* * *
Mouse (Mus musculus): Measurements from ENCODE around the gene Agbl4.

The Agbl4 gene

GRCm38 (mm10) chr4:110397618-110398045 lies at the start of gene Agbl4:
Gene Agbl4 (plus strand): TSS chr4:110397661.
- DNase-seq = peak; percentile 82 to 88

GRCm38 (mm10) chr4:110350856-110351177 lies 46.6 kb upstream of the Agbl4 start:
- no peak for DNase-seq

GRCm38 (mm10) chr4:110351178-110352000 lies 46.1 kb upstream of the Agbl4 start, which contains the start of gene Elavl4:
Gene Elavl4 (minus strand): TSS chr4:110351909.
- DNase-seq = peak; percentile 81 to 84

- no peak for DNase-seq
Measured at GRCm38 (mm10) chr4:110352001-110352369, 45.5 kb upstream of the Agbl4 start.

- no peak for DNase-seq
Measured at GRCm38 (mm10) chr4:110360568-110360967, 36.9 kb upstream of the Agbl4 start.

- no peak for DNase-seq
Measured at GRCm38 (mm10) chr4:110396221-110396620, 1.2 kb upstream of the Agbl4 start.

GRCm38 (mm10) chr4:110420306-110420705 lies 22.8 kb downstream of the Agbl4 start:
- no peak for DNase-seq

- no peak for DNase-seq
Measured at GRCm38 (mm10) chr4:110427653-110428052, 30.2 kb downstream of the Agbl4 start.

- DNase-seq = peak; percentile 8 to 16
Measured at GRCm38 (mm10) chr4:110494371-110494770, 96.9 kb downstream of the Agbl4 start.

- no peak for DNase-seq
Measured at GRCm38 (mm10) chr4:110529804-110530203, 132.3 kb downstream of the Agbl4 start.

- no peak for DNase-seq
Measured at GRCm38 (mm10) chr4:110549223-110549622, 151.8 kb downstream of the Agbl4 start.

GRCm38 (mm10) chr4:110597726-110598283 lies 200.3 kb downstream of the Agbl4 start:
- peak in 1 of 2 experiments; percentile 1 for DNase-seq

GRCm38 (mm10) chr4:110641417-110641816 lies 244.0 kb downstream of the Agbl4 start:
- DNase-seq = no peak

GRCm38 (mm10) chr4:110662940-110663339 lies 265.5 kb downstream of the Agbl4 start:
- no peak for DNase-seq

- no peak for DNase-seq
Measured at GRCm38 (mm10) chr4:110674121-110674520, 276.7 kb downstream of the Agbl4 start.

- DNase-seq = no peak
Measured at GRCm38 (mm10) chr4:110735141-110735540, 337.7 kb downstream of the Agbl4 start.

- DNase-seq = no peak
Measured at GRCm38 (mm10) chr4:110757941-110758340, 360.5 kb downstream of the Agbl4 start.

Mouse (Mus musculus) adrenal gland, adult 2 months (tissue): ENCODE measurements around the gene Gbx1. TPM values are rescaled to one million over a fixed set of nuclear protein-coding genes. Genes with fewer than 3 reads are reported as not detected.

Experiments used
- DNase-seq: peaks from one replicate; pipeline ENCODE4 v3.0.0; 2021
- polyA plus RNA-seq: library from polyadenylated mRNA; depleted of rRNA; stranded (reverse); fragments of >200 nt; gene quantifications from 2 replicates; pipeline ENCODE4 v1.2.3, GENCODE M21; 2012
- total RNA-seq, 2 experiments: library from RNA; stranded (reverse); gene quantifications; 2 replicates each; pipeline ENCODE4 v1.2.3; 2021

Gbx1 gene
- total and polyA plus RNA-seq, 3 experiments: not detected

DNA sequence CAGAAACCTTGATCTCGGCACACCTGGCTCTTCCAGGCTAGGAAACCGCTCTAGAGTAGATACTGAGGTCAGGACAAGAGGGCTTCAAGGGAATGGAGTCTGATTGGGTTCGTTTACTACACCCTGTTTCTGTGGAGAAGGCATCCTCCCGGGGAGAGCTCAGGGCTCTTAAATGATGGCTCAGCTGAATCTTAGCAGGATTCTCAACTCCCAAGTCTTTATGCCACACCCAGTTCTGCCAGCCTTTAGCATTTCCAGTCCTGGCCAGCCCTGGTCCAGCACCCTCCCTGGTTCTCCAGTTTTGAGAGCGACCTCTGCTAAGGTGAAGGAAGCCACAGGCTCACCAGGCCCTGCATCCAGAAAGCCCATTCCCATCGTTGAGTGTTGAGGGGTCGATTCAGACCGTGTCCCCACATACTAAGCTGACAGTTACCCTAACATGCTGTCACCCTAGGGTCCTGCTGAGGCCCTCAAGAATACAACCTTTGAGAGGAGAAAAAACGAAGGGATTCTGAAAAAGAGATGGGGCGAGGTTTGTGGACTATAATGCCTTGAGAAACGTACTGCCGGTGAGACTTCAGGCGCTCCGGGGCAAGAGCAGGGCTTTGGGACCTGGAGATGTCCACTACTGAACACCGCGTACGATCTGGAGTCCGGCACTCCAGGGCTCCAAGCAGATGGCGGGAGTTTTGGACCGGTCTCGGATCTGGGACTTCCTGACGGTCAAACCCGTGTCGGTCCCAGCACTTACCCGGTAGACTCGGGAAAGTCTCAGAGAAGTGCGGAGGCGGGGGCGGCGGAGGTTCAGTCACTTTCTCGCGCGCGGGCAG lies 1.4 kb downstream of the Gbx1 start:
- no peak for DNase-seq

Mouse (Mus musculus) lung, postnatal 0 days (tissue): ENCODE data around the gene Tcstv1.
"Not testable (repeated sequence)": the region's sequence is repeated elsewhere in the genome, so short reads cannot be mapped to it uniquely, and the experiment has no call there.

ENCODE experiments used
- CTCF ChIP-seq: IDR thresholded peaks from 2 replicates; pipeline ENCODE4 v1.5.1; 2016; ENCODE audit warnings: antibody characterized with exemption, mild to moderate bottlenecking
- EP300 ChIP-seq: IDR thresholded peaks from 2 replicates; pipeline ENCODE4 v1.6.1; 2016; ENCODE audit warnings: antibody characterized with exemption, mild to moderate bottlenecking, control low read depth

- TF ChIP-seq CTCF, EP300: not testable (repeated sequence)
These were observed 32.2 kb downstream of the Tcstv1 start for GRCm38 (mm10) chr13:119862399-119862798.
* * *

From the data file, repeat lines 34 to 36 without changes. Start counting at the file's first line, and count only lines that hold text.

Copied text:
Measured at GRCm38 (mm10) chr4:110674121-110674520, 276.7 kb downstream of the Agbl4 start.

- DNase-seq = no peak
Measured at GRCm38 (mm10) chr4:110735141-110735540, 337.7 kb downstream of the Agbl4 start.